Pleural plaques are the most common manifestation of past asbestos exposure. Depending on how hard they are looked for, a majority of workers exposed to asbestos in the past will be found to have them.
The area of lung involved is the outer layer of pleura called the parietal pleura. Pleural plaques can be small or large, sparse or multiple but usually bilateral.
Plaques start as a hyaline area of thickening on the pleura. As years go by they become more obvious. This is because they calcify after about 20 years since first exposure. It is this calcification that often brings them to attention on scanning.
Plaques are an indicator of previous asbestos exposure. They do not go on to cause other conditions; it is the past exposure to asbestos that does that. Plaques are benign. Plaques on their own do not generally cause any reduction in lung function unless the plaques are very extensive. On rare occasions pleural plaques can cause chest pain. However, chest pain as a result of pleural plaques can be very severe and treatment may eventually involve the use of narcotic analgesics.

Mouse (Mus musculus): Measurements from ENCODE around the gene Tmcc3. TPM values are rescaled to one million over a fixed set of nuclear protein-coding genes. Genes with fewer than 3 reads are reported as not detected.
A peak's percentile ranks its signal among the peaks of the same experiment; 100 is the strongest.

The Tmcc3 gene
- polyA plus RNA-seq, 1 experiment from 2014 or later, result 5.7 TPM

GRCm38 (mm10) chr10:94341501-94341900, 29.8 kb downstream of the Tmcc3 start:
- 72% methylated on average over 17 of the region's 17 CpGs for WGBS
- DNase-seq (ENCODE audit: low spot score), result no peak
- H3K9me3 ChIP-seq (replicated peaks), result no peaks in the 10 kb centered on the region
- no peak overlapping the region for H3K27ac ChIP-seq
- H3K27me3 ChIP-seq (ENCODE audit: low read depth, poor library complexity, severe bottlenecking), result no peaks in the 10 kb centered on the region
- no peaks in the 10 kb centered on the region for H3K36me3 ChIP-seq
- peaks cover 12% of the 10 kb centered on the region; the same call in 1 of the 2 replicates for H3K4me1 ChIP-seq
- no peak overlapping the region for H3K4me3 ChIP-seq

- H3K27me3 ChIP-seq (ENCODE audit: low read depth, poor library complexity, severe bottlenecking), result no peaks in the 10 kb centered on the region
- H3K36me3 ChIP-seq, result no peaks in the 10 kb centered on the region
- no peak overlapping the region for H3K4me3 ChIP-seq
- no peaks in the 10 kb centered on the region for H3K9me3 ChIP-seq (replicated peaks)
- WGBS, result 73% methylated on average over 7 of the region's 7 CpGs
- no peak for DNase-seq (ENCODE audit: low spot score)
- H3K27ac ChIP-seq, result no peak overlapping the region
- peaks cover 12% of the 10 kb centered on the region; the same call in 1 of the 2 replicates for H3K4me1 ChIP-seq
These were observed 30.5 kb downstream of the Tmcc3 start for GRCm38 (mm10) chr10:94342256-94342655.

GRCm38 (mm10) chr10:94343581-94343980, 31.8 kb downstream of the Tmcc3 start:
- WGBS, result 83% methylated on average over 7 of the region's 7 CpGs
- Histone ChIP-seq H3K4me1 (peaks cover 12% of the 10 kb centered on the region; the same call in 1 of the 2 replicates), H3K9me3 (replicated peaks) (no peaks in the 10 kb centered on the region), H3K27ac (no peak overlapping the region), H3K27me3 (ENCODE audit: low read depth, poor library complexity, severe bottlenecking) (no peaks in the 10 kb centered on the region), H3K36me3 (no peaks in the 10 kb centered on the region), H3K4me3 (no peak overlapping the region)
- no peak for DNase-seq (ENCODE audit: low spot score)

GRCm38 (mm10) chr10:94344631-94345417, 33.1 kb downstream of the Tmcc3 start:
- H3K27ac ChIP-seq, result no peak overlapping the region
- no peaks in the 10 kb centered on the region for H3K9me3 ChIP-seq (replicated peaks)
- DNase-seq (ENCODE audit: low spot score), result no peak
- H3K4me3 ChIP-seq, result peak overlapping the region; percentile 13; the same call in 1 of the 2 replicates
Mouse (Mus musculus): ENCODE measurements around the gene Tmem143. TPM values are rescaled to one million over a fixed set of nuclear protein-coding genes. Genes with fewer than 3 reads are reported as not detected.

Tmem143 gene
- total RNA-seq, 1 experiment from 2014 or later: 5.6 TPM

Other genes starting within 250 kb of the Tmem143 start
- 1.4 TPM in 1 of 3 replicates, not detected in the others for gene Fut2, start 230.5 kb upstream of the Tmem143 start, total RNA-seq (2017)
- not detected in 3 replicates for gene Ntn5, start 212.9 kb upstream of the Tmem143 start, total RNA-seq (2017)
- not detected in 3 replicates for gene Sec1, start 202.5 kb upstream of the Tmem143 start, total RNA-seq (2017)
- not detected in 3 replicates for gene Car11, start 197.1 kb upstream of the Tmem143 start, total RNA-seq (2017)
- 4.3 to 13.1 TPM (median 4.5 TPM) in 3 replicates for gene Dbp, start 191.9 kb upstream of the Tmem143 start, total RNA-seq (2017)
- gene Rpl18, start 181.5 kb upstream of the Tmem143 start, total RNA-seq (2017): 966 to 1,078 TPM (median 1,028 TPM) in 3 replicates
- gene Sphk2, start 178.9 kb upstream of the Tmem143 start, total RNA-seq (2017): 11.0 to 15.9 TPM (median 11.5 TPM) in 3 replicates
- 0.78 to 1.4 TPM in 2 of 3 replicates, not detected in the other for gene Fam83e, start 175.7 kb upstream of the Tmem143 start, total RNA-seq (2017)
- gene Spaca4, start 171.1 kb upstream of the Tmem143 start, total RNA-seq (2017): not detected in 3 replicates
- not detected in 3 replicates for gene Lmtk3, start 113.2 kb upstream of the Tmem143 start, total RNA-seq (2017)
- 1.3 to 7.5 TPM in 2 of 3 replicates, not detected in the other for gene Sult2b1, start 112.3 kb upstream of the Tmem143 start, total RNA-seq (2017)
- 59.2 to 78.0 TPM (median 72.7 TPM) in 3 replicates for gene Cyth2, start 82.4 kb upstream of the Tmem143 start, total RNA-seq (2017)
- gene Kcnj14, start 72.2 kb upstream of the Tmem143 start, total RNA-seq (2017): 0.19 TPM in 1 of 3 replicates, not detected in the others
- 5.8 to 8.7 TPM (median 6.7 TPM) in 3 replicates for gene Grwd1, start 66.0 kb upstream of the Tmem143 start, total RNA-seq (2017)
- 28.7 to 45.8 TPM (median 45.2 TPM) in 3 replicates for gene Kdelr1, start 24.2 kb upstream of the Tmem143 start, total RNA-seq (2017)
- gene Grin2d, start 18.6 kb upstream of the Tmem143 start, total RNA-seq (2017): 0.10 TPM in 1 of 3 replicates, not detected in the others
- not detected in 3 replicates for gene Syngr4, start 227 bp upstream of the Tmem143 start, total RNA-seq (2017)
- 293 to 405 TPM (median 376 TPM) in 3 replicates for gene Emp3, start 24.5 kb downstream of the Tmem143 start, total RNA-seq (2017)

People, even those who have only had brief exposure, can develop pleural plaques. Whilst as stated previously, they are generally seen as a marker of past asbestos exposure, they can in some instances cause chest pain and if extensive can restrict breathing capacity.
As with many asbestos diseases there is no effective treatment. Of course chest pain can arise from various causes and the diagnosis of pleural plaque pain is a diagnosis of exclusion. Other causes of the pain usually need to be excluded before pleural plaques can be identified as the cause of pain. In addition pleural plaques can be very extensive and interfere or restrict the function of the lung causing breathlessness on exertion.
It is important to remember that pleural plaques are generally a marker of past asbestos exposure and usually do not cause symptoms and do not develop into a more serious asbestos disease. Pleural plaques are evidence of past asbestos exposure and it is the asbestos exposure itself that can cause more severe disease. Pleural plaques do not become malignant and asbestos related pleural disease is a benign, non-cancerous condition.